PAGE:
TABLE 1__________________________________________________________________________                           Comparative                                  Comparative   Example 1            Example 2                    Example 3                           Example 1                                  Example 2__________________________________________________________________________Composition   MMA 800  MMA 800 MMA 950                           MMA 1000                                  MMA 600(g)     N-Chlorophenyl-            N-Cyclohexyl-                    N-t-Butyl-    N-Cyclohexyl-   maleimide 200            maleimide 100                    maleimide 50  maleimide 400            Styrene 100pH of polymn.   7.2      6.6     6.2    6.5    6.7systemRemaining N-   0.62     0.48    0.18   0      3.86substitutedmaleimide (%)Light beam   91.0     90.2    91.3   92.2   86.4transmittance(%)Heat    107      109     98     95     117deformationtemperature(C.)Hue     Colorless            Colorless                    Colorless                           Colorless                                  Yellow   transparent            transparent                    transparent                           transparentStability of   Stable   Stable  Stable Stable Stablepolymn.system__________________________________________________________________________ Note) MMA: methyl methacrylate Polymn.: polymerization

                                  TABLE 2__________________________________________________________________________                  Comparative                         Comparative    Example 4           Example 5                  Example 3                         Example 4                                Example 6                                         Example 7                                                  Example__________________________________________________________________________                                                  8Composition (g)    MMA 800           MMA 800                  MMA 800                         MMA 800                                MMA 700  MMA 800  MMA 600    N-Chloro-           N-Chloro-                  N-Chloro-                         N-Chloro-                                EMI 100  EMI 50   EMI 100    phenyl-           phenyl-                  phenyl-                         phenyl-                                Cyclohexyl                                         Norbornyl                                                  TCDMA 300    maleimide           maleimide                  maleimide                         maleimide                                methacrylate 200                                         acrylate 150    200    200    200    200pH of polymn.    6.9    6.4    5.0    8.2    6.9      7.1      6.8systemRemaining N-    0.59   0.63   0.49   0.53   0.38*    0.15*    0.41*chlorophenyl-maleimide (%)Light beam    91.2   90.6   88.7   89.6   90.8     91.2     90.6transmittance(%)Heat     111    110    108    103    103      110      112deformationtemperature (C.)Hue      Colorless           Colorless                  Yellow Pale yellow                                Colorless                                         Colorless                                                  Colorless    transparent           transparent          transparent                                         transparent                                                  transparentStability of    Stable Stable Unstable                         Unstable                                Stable   Stable   Stablepolymn. system__________________________________________________________________________ Note) MMA: methyl methacrylate Polymn.: polymerization EMI: Nethylmaleimide TCDMA: tricyclo[5, 2, 1, 02.6 ]deca8-yl methacrylate *remaining EMI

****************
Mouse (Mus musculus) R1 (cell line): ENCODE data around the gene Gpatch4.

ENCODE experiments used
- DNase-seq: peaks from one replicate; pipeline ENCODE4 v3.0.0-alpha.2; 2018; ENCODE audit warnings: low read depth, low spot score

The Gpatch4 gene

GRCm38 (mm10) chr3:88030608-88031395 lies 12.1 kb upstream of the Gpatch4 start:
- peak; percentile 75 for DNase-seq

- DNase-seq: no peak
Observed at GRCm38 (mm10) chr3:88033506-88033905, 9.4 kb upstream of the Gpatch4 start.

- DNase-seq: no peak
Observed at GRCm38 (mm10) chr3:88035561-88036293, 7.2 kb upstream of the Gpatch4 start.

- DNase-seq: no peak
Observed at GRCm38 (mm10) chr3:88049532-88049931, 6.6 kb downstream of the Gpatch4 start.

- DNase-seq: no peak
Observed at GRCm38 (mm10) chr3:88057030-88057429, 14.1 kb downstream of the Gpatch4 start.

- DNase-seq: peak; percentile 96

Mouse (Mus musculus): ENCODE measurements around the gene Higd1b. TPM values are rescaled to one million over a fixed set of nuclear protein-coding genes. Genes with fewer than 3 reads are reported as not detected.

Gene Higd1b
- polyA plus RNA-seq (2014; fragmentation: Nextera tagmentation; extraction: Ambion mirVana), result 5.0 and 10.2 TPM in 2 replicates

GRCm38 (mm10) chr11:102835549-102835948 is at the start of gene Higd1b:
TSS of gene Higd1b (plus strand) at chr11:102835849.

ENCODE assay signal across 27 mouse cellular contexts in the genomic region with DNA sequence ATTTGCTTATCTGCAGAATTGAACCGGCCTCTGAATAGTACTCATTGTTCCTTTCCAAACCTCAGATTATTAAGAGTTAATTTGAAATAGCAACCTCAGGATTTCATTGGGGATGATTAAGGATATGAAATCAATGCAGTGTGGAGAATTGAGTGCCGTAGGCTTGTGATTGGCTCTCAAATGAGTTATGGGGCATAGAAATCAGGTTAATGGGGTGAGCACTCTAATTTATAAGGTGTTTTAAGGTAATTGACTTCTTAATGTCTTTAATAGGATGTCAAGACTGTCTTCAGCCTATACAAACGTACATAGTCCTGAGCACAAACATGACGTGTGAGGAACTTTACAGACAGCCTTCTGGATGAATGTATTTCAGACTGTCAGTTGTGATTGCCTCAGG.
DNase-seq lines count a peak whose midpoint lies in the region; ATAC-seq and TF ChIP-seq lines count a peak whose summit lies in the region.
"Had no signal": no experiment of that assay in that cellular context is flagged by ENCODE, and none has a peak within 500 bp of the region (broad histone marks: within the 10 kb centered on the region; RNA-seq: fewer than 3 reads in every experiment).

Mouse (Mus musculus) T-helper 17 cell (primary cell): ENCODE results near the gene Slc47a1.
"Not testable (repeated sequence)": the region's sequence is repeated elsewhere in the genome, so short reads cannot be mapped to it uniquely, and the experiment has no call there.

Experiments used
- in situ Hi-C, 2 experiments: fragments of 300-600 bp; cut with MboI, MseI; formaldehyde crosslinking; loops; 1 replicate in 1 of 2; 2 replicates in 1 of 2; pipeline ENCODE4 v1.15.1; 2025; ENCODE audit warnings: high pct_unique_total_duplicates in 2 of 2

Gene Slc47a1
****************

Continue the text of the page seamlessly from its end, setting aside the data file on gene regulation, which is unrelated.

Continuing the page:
As mentioned above, the optical resin of the present invention has excellent heat resistance and transparency.

The optical resin of the present invention can be used in the fields of automobile parts, electric parts, optical parts, etc. Particularly, the optical resin of the present application is very suitable for use in optical parts which require heat resistance and transparency, for example, lenses, e.g. lenses for laser pick-up, lenses for glasses, lenses for cameras, lenses for projection television; optical disc substrates, etc.

Patent Citations
Cited PatentFiling datePublication dateApplicantTitle
US3676404 *Jun 9, 1970Jul 11, 1972Ici LtdMethyl methacrylate copolymers
US4696978 *Feb 3, 1986Sep 29, 1987Atlantic Richfield CompanyBlend of acrylic ester polymer with crosslinked acrylic ester-maleimide copolymer
US4868261 *Jun 18, 1987Sep 19, 1989Hitachi Chemical Company, Ltd.Copolymer of a norbornyl acrylate or methacrylate
Referenced by
Citing PatentFiling datePublication dateApplicantTitle
US5612432 *Aug 16, 1994Mar 18, 1997Toray Industries, Inc.Sheetlike article for optical use
US6586560 *Sep 18, 2001Jul 1, 2003Microchem Corp.Alkaline soluble maleimide-containing polymers
US7529487Aug 13, 2007May 5, 2009Finisar CorporationSystem and method for transmitting data on return path of a cable television system
US7778554Aug 13, 2007Aug 17, 2010Finisar CorporationSystem and method for transmitting data on return path of a cable television system
US7853113 *May 10, 2010Dec 14, 2010Hitachi Chemical Company, Ltd.Resin composition for optical material, resin film for optical material, and optical waveguide
US8036511Dec 9, 2010Oct 11, 2011Hitachi Chemical Company, Ltd.Resin composition for optical material, resin film for optical material, and optical waveguide
Classifications
U.S. Classification526/203, 528/322, 526/262
International ClassificationG02B1/04, C08F220/14
Cooperative ClassificationC08F220/14, G02B1/04
European ClassificationG02B1/04, C08F220/14